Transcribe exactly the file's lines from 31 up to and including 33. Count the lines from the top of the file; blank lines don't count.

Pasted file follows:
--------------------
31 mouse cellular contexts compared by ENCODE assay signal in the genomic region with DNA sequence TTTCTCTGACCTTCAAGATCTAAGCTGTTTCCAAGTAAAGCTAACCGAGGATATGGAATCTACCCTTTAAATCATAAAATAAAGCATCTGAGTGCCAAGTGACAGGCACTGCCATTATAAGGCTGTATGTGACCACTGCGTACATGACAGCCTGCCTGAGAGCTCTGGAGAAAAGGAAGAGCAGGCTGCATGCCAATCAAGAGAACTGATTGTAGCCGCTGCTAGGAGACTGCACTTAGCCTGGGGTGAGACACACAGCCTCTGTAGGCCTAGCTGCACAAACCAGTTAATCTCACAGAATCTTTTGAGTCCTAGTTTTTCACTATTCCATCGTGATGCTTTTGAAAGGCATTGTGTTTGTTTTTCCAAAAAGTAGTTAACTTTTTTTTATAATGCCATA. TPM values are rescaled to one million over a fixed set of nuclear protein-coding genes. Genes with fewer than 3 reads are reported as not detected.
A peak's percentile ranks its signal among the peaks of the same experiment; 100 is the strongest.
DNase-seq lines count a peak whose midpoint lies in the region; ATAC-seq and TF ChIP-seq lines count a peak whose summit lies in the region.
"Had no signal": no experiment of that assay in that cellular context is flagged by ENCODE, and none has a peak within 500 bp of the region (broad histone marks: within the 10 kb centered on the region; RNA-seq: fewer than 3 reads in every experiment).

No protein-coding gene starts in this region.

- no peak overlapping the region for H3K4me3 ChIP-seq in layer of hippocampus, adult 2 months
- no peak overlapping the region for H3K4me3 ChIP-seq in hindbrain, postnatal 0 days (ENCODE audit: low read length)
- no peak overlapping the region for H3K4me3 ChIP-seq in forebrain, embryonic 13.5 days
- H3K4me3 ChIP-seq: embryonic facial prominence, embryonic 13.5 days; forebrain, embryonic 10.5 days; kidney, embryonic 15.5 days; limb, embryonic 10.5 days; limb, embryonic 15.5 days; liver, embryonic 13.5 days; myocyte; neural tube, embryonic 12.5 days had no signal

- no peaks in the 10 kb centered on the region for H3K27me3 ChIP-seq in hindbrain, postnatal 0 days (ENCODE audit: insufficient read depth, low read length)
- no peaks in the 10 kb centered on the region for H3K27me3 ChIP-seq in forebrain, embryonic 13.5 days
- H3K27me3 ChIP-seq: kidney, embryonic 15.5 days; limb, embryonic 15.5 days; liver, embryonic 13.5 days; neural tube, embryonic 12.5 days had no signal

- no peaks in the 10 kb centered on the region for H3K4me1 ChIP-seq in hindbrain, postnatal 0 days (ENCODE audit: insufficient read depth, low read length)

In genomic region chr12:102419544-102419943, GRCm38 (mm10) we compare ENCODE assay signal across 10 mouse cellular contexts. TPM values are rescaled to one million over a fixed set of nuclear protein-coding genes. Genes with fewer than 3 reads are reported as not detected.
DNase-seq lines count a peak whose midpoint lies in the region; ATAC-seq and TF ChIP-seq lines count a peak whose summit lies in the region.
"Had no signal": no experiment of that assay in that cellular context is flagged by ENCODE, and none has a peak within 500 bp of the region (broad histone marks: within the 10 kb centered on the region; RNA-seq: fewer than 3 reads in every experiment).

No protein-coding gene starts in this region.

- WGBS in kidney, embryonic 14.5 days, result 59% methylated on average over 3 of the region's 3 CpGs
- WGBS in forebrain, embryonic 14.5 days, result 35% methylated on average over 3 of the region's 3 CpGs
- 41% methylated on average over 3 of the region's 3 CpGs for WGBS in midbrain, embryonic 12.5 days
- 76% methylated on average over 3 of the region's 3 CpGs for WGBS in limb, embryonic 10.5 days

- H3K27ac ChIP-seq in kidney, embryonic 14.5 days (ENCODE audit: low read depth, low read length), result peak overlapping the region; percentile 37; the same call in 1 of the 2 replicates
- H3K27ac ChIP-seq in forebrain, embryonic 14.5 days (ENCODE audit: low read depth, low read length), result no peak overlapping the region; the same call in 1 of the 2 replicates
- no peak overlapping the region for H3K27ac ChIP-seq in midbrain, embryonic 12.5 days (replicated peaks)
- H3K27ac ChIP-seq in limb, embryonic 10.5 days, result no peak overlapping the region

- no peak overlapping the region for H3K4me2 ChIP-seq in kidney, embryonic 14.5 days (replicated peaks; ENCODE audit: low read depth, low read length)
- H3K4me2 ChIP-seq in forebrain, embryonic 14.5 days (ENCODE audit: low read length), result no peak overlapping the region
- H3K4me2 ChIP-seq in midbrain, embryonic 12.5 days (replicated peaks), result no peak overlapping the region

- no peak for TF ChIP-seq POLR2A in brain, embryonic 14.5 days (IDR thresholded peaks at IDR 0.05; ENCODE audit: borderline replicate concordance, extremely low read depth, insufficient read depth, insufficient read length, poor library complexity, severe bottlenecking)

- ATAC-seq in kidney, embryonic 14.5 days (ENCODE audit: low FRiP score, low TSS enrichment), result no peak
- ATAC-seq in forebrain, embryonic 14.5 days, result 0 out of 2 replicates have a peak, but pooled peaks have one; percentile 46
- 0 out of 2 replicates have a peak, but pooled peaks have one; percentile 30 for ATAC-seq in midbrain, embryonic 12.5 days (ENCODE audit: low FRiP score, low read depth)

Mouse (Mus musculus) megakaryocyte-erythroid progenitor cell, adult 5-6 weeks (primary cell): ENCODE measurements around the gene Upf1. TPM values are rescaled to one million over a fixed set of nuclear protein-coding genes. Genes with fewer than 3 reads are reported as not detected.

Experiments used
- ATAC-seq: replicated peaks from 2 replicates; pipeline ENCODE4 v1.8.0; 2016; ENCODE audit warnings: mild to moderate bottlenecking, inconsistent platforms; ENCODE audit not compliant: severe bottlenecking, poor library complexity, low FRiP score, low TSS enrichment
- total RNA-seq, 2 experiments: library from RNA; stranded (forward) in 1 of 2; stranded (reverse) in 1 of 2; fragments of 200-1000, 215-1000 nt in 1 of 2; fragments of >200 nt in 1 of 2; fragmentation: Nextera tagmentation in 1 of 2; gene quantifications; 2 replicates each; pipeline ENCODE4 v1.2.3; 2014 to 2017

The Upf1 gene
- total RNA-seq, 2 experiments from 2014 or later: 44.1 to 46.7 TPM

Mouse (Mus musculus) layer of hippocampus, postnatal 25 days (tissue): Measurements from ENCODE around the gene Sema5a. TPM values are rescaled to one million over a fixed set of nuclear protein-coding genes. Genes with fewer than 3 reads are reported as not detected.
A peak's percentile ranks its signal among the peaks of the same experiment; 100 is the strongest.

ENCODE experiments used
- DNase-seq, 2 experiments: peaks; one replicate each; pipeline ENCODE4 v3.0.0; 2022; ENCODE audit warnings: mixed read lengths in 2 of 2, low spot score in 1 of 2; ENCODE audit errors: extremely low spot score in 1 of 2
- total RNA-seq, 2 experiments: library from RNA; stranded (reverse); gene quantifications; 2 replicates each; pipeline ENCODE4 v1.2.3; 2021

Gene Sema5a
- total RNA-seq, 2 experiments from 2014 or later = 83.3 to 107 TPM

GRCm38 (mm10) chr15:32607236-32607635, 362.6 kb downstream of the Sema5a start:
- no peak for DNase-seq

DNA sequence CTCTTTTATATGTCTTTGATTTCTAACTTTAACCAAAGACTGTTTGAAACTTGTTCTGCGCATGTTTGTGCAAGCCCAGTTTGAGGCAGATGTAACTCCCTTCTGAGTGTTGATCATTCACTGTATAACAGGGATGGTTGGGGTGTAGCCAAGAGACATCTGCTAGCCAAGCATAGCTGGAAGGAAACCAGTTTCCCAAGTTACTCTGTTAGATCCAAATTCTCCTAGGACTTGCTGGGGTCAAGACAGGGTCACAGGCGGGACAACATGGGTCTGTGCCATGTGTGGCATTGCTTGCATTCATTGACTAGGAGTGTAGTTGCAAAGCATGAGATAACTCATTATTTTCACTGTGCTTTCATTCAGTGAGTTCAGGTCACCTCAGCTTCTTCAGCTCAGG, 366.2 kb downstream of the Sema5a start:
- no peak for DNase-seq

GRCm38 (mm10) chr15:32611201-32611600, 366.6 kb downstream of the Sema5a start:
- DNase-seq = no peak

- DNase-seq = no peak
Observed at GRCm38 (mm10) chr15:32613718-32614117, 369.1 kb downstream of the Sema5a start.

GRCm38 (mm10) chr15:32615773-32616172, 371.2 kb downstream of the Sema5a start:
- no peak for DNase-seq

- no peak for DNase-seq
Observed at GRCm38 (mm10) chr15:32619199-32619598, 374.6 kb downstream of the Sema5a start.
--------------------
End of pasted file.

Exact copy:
- ATAC-seq in forebrain, embryonic 14.5 days, result 0 out of 2 replicates have a peak, but pooled peaks have one; percentile 46
- 0 out of 2 replicates have a peak, but pooled peaks have one; percentile 30 for ATAC-seq in midbrain, embryonic 12.5 days (ENCODE audit: low FRiP score, low read depth)

Mouse (Mus musculus) megakaryocyte-erythroid progenitor cell, adult 5-6 weeks (primary cell): ENCODE measurements around the gene Upf1. TPM values are rescaled to one million over a fixed set of nuclear protein-coding genes. Genes with fewer than 3 reads are reported as not detected.